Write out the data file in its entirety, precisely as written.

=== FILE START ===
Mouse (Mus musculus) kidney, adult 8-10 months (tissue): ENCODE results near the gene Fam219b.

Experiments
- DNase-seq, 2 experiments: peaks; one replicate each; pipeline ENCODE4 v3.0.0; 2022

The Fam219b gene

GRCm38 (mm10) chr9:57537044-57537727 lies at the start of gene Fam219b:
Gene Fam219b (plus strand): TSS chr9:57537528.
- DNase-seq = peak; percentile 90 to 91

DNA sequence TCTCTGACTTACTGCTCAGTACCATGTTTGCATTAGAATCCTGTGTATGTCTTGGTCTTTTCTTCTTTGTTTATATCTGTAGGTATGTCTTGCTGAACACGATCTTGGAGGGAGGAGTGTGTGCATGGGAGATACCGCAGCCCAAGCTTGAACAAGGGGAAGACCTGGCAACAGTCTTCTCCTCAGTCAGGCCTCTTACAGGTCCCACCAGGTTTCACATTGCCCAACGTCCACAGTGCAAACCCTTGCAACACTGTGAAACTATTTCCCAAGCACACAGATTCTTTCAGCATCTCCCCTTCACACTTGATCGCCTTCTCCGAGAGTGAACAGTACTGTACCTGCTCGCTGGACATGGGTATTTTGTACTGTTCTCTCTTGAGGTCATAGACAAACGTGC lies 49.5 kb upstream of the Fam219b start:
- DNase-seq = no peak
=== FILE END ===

Mouse (Mus musculus) kidney, adult 8-10 months (tissue): ENCODE results near the gene Fam219b.

Experiments
- DNase-seq, 2 experiments: peaks; one replicate each; pipeline ENCODE4 v3.0.0; 2022

The Fam219b gene

GRCm38 (mm10) chr9:57537044-57537727 lies at the start of gene Fam219b:
Gene Fam219b (plus strand): TSS chr9:57537528.
- DNase-seq = peak; percentile 90 to 91

DNA sequence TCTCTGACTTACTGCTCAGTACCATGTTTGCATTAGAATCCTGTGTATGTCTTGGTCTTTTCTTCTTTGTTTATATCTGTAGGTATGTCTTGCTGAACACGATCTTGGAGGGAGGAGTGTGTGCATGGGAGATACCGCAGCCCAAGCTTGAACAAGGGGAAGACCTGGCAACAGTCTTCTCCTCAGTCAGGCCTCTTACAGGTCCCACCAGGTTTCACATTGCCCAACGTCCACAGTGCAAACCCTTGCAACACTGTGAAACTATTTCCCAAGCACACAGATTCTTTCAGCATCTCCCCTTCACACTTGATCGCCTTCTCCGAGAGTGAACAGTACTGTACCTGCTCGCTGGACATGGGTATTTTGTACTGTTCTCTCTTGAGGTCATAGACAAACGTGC lies 49.5 kb upstream of the Fam219b start:
- DNase-seq = no peak